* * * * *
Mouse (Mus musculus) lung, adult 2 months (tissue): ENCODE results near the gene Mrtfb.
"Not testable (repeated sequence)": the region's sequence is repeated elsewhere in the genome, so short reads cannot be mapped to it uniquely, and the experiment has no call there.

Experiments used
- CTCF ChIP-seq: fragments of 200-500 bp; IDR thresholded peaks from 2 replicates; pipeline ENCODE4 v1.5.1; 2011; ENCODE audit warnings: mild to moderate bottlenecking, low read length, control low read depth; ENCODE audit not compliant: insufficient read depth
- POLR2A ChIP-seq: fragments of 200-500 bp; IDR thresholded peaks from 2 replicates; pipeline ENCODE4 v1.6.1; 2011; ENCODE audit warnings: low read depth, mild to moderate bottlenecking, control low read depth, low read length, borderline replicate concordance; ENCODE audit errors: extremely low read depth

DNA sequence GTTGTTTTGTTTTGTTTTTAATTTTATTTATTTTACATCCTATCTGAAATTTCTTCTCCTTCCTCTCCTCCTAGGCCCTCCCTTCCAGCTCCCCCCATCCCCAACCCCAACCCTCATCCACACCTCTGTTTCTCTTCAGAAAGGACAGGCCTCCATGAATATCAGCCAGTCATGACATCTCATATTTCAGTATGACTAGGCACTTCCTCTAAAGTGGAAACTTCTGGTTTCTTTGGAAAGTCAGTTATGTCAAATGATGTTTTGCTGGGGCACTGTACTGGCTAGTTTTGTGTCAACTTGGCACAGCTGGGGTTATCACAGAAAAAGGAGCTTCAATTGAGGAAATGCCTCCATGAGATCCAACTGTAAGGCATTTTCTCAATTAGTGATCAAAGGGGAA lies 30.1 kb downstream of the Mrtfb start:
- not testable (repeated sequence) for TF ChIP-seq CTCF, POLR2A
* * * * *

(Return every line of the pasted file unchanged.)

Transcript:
Mouse (Mus musculus) lung, adult 2 months (tissue): ENCODE results near the gene Mrtfb.
"Not testable (repeated sequence)": the region's sequence is repeated elsewhere in the genome, so short reads cannot be mapped to it uniquely, and the experiment has no call there.

Experiments used
- CTCF ChIP-seq: fragments of 200-500 bp; IDR thresholded peaks from 2 replicates; pipeline ENCODE4 v1.5.1; 2011; ENCODE audit warnings: mild to moderate bottlenecking, low read length, control low read depth; ENCODE audit not compliant: insufficient read depth
- POLR2A ChIP-seq: fragments of 200-500 bp; IDR thresholded peaks from 2 replicates; pipeline ENCODE4 v1.6.1; 2011; ENCODE audit warnings: low read depth, mild to moderate bottlenecking, control low read depth, low read length, borderline replicate concordance; ENCODE audit errors: extremely low read depth

DNA sequence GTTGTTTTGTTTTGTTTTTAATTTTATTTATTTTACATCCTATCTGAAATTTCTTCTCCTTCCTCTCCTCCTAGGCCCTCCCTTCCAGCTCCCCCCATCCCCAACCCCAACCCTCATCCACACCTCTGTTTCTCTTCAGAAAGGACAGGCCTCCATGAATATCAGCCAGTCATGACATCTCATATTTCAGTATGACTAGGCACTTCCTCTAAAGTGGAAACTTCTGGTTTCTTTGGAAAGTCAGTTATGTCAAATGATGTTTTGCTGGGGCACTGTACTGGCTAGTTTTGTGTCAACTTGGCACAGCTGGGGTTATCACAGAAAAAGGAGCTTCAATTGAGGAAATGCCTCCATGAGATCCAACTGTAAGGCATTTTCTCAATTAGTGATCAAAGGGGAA lies 30.1 kb downstream of the Mrtfb start:
- not testable (repeated sequence) for TF ChIP-seq CTCF, POLR2A